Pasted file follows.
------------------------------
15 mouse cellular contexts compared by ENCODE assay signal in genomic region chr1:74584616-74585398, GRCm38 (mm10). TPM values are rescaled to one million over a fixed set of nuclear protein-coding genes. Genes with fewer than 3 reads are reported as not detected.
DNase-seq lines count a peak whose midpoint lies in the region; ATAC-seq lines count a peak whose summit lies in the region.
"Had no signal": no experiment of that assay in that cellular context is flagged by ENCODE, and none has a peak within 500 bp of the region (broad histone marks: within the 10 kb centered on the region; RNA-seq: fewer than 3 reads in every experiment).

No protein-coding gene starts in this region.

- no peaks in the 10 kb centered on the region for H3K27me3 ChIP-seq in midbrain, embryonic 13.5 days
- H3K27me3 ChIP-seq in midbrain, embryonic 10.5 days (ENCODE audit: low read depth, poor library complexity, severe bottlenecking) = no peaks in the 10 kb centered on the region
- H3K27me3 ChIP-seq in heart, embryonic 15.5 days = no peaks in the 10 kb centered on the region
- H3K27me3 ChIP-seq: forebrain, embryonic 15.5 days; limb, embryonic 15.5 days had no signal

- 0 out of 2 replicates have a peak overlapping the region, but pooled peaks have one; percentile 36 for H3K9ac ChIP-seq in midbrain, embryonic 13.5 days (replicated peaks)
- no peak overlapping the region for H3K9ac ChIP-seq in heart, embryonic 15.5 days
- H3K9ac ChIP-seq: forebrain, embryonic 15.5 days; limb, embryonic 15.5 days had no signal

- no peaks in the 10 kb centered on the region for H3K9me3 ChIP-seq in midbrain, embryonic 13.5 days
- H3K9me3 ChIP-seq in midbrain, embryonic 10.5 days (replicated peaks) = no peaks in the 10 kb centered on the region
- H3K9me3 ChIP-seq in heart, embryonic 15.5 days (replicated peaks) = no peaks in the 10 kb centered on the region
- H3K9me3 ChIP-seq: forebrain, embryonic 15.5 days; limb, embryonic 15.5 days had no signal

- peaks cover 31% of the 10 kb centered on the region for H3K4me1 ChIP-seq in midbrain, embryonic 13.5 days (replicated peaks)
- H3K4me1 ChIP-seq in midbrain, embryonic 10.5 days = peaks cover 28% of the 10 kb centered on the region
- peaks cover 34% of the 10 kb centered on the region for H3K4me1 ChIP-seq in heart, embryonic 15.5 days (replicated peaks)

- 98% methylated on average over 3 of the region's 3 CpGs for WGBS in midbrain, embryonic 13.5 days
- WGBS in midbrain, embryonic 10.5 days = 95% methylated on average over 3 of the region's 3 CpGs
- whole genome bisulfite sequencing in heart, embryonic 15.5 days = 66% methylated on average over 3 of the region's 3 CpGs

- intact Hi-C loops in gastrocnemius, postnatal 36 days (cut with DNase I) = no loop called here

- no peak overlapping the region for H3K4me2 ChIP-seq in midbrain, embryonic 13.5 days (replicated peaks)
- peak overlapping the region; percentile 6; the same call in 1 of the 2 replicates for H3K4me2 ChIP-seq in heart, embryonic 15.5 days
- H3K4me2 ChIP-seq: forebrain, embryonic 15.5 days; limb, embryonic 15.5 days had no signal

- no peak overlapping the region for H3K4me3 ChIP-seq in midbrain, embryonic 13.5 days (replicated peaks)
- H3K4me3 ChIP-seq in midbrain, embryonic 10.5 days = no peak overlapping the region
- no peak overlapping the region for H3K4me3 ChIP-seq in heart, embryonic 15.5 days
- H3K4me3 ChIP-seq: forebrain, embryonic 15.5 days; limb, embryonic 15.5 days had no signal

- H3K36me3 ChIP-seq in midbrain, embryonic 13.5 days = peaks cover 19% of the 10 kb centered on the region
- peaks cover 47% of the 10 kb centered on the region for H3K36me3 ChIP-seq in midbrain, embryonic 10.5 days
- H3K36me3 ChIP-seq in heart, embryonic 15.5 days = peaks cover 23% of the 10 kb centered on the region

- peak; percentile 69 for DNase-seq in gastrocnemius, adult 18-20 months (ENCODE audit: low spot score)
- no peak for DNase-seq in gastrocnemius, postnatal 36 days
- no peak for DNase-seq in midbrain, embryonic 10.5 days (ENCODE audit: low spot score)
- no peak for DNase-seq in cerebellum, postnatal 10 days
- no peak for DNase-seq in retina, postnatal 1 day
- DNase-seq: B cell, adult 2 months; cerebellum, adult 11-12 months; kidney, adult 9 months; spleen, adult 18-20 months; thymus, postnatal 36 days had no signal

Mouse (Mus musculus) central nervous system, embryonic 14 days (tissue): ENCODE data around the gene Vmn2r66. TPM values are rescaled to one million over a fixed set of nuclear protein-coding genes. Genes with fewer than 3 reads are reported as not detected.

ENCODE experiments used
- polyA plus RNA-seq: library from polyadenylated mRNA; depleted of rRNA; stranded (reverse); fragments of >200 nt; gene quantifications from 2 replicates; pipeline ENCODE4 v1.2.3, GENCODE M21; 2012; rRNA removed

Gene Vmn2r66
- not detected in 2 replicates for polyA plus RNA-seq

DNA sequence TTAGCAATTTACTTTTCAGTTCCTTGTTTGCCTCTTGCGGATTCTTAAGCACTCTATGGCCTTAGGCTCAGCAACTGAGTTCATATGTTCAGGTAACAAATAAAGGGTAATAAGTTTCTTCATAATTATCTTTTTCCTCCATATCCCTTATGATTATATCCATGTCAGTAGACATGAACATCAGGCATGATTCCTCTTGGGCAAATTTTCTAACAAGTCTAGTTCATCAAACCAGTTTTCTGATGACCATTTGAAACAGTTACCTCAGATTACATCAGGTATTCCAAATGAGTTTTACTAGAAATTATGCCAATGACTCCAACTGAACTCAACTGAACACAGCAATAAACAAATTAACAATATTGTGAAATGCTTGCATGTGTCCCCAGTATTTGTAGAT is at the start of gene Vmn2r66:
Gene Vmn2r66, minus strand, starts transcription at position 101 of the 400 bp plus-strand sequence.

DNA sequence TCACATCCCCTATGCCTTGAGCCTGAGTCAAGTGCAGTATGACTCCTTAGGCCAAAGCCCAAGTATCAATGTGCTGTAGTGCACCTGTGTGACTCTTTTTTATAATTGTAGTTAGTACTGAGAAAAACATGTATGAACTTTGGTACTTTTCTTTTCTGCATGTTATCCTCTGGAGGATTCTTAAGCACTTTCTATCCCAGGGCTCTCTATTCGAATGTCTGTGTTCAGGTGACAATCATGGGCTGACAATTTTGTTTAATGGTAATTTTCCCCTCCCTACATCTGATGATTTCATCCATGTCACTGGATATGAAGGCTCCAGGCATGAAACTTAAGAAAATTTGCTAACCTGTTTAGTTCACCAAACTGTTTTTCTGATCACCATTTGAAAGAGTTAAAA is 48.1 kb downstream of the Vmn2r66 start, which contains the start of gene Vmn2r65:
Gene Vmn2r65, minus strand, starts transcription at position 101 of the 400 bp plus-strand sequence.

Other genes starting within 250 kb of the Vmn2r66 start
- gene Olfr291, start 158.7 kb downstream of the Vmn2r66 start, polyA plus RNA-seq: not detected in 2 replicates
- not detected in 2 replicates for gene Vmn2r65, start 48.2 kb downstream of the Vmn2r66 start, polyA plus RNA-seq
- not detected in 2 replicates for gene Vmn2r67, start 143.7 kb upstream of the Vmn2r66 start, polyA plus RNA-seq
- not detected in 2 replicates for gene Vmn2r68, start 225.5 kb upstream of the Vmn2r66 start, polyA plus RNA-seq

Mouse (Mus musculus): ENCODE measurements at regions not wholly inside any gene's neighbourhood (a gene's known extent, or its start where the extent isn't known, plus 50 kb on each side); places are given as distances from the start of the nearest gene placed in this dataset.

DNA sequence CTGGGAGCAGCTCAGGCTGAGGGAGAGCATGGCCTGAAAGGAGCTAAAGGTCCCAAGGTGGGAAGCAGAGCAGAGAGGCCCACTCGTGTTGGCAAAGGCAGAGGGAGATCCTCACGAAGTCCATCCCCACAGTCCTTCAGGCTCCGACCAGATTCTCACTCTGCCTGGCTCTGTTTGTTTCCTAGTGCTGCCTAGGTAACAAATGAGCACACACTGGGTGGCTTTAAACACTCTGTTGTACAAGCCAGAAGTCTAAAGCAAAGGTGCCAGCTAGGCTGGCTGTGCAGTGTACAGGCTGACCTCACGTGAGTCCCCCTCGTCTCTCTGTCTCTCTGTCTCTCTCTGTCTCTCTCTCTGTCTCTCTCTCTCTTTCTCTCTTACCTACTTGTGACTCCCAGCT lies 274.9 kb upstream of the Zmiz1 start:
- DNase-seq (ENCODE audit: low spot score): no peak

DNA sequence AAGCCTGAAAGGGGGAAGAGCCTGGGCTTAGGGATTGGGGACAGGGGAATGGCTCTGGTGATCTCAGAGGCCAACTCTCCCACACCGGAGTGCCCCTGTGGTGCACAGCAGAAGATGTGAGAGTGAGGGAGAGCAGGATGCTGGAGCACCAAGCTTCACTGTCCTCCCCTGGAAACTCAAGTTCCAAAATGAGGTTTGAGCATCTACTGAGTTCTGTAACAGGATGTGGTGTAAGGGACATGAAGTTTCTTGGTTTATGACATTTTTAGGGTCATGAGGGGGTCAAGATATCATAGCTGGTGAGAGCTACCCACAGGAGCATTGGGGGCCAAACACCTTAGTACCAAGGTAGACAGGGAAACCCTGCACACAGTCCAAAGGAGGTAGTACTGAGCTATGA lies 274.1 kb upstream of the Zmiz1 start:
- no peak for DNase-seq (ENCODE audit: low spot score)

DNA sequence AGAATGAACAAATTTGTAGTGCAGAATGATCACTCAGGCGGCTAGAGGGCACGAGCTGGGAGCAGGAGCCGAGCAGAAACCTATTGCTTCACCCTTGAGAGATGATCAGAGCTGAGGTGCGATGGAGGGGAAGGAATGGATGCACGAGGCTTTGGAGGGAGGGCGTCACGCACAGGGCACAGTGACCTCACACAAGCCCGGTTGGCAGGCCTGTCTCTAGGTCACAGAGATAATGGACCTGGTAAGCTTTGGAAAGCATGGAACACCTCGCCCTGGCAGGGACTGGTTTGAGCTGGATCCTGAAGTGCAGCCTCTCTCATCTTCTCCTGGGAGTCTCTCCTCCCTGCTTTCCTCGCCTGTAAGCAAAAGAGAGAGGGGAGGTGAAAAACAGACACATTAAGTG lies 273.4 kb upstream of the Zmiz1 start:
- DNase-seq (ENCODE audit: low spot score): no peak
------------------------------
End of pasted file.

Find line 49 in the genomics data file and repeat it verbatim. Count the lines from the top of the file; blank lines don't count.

- gene Olfr291, start 158.7 kb downstream of the Vmn2r66 start, polyA plus RNA-seq: not detected in 2 replicates